“You thrive on the pressure, but there are also the times when you have a bunch of horses with limited ability. It’s cold and it’s pouring, and the alarm goes off. You just think; make my day.
“We’re at the beach four or five times a week. There is also the work on the training track across the road from here and we go to Strathalbyn (racetrack).
“The bigger trainers are the ones surviving; the smaller ones probably battle. Our team has been regularly in the top five or 10 for the state, but we have had our good and very lean years.
“Training down here at Goolwa is probably good for eight or nine months, but then the winter comes – because we’re on the coast you cop it a lot worse. It’s a hard slog to get the horses fit, and keep them fit; they curl up in the winter. This is a good time of the year; they’re on a rise and they tend to flourish. Late spring-autumn is good for us because of the weather.
“I just love racing. I love the horses, and watching them develop. It’s like having baby; you see them grow, or being a football coach and seeing a young lad develop. You take horses through stages knowing when to push them or back off. A lot of science has come into it, but in my mind it will never outweigh your gut feeling and the decisions based on what you see.”
David said his passion for studying and researching thoroughbred bloodlines has been invaluable since gaining his trainer’s licence in 1993, and he himself has pedigree lines in the racing industry.
His dad, Peter, turned from dairy cows at Myponga to training thoroughbreds with success, while David’s grandfather on his mother’s side, Bob Cowper, who is still doing well at 92, also raced horses.
Bob was a Beaufighter pilot, completing numerous night missions for the RAAF during World War II, and David’s love and respect for him is acknowledged through his racing colours – the RAAF symbol with a red dot in the middle of a royal blue dot with a white background.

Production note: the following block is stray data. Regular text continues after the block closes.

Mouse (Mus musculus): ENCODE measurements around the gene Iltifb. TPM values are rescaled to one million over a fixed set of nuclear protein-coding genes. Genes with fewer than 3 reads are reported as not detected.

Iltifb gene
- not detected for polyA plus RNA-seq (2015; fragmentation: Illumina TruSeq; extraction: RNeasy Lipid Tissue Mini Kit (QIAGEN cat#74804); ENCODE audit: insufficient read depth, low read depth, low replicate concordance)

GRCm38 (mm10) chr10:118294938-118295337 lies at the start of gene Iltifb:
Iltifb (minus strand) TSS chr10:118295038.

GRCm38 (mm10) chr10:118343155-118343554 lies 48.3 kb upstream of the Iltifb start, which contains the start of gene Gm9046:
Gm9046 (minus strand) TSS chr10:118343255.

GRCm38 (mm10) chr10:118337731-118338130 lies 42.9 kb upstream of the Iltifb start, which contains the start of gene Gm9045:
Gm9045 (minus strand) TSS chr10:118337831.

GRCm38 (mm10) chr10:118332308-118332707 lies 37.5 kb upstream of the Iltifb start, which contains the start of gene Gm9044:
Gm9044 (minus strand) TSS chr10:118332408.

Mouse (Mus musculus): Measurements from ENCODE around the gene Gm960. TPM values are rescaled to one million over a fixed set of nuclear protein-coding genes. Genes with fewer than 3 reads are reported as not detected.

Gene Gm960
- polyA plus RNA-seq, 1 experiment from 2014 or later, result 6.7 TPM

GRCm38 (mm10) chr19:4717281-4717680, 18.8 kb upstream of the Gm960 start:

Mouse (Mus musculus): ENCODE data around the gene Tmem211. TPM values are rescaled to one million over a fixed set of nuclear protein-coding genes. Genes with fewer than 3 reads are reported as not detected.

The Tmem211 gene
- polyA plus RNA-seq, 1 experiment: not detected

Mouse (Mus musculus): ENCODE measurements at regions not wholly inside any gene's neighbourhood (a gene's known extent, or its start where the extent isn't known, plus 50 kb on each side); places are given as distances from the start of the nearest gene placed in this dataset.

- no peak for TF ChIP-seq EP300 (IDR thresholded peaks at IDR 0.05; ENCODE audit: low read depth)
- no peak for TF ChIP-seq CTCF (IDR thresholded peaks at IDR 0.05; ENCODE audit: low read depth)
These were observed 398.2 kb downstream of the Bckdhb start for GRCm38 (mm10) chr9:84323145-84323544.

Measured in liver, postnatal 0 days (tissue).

David and his wife, Sandy – who plays a huge role in working the horses and the entire business – have two children, Sienna, seven, and Asha, five.
Sandy is from Parrakie, near Lameroo in the Mallee region, which means between their home towns they probably have fewer residents than they have horses at their Goolwa stables.
It does, however, make it understandable why they were keen to leave training in the city and six years ago move back to the country at their Goolwa complex, which was first established by Ray Taylor in late 80s, and then Jeremy Gask.
“We love it here in Goolwa,” David said. “To train here is unique; a great school nearby for the girls, a good lifestyle, and we can train the horses on the beach. There aren’t too many places in Australia or even the world where you can do all that.
“I guess the best thing about training here is that when we win a race in Melbourne you can hear the cheers from the front bar of the Goolwa pub.
“We’ve tasted the success over there and it will happen again. It could be my most promising two right now, Alabama Missile and Street Car Isobel… you never know, and that’s racing. There are another 12 or 15 on the way in pre-training at Finniss, and with each one you just hope this is the one that’s going to be really special.
“I have had some good ones; Zip Zip Aray won the biggest race for me (2002 Goodwood Handicap), but it’s always hard to go past Budriguez; he’s nine now, and he’s giving everything he’s got to get back to his best. We’ll see.”
More than likely old “Bud” will win again; he’s like that, a real trier. It won’t be the Melbourne Cup, just a race that will stop a front bar at the local pub.